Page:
. Microglia promote learning-dependent synapse formation through brain-derived neurotrophic factor. Cell. 2013 Dec 19;155(7):1596-609. PubMed.


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  1. This paper reports a groundbreaking piece of work. The major new conceptual insight is that microglia play critical roles (as do all brain cells) in the development and maintenance of the CNS. One can no longer think of “resting” microglia because they’re never at rest, any more than one speaks of “resting” and “activated” neurons. From this point forward, one must consider that altered microglial physiology (as during systemic infection, neurodegeneration, trauma, stroke, immune-mediated inflammation) may entail loss of physiological function (such as BDNF production, as in this paper, or IGF1 [Ueno et al., 2013]) possibly in addition to gain of toxic function, culminating in CNS dysfunction. One only has to think of the recent publication from Frank Heppner's lab (Krabbe et al., 2013) describing microglial impairment in a murine AD model to begin to imagine the many research questions emerging from the present publication, in context with other reports from this year alone. On a technical level the mice described here, in combination with a different model recently published (Goldmann et al., 2013), will enable unprecedented manipulation of microglia in genetic models. Finally there is a plethora of fascinating questions coming from this paper. How does the specific requirement for microglial BDNF, for example, relate to microglial-neuronal communication? Why does loss of microglial BDNF affect some but not other learning tasks?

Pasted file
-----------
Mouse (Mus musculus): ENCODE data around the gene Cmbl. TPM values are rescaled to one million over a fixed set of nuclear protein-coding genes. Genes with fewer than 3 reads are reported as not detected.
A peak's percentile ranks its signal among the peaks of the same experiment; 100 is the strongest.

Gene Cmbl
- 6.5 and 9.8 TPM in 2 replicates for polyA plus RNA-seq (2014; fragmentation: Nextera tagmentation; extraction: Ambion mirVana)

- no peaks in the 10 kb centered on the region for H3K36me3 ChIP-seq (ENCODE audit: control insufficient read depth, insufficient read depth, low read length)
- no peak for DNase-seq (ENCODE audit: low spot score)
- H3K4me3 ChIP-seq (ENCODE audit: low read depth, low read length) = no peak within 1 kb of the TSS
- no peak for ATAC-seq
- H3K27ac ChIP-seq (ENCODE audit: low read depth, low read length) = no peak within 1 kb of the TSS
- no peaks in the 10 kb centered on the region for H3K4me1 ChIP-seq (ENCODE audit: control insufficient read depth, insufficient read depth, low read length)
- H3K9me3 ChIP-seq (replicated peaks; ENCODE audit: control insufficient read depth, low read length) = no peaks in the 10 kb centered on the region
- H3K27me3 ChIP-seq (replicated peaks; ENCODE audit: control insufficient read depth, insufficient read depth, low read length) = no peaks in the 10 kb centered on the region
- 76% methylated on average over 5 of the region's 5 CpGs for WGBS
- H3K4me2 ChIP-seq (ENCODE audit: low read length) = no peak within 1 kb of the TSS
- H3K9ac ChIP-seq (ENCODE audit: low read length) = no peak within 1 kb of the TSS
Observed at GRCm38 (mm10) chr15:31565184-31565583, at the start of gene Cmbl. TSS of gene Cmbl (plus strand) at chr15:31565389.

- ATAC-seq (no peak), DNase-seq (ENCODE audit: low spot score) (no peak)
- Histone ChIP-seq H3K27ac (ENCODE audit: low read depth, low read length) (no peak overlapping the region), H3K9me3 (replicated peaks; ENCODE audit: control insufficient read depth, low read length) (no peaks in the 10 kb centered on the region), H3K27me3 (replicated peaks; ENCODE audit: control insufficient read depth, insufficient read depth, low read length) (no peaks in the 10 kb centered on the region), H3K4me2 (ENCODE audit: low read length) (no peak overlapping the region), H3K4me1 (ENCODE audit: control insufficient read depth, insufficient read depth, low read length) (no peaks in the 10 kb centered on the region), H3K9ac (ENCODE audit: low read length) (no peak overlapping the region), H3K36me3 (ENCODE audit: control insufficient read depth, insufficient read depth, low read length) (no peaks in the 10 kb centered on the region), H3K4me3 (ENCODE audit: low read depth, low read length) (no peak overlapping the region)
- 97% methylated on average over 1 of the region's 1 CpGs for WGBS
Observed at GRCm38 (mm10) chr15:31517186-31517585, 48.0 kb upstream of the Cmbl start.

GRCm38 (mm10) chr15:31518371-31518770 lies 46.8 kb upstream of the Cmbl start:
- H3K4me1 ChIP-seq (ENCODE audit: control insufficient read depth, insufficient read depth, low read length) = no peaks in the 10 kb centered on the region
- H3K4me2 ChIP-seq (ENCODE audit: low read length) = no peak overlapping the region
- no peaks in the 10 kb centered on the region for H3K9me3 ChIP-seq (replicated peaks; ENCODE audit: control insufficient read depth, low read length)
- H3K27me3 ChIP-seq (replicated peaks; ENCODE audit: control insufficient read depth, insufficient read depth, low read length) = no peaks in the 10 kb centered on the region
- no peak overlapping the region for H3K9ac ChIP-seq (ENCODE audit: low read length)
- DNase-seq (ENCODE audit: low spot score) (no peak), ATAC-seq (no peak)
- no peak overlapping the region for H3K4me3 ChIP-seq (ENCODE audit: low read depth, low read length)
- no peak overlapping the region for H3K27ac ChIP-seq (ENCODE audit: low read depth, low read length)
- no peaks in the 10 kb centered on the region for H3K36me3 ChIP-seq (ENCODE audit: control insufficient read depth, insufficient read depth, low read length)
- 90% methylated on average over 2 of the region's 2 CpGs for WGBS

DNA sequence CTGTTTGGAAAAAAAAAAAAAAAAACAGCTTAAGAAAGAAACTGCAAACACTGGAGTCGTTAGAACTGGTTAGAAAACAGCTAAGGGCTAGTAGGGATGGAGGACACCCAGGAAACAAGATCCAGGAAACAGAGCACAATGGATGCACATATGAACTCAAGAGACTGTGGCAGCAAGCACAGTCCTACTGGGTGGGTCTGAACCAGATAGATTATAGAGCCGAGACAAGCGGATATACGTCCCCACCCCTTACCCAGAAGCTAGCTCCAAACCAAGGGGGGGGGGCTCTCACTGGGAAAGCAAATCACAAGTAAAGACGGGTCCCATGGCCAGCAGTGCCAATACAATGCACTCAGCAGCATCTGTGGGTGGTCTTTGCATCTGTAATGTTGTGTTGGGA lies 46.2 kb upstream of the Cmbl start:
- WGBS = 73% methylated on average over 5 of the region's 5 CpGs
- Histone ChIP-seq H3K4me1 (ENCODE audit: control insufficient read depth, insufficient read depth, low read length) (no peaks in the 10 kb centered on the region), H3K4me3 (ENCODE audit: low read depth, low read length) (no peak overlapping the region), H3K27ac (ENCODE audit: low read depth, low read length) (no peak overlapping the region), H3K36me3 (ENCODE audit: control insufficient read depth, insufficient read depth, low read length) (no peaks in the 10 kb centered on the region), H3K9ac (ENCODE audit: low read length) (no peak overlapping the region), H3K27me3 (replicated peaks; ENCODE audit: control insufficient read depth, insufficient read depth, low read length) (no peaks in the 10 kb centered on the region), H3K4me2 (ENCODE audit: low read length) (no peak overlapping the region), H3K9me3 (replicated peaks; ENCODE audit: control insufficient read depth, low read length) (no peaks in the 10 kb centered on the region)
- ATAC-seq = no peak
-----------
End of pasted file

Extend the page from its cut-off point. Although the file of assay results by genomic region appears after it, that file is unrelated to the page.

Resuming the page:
View all comments by Richard Ransohoff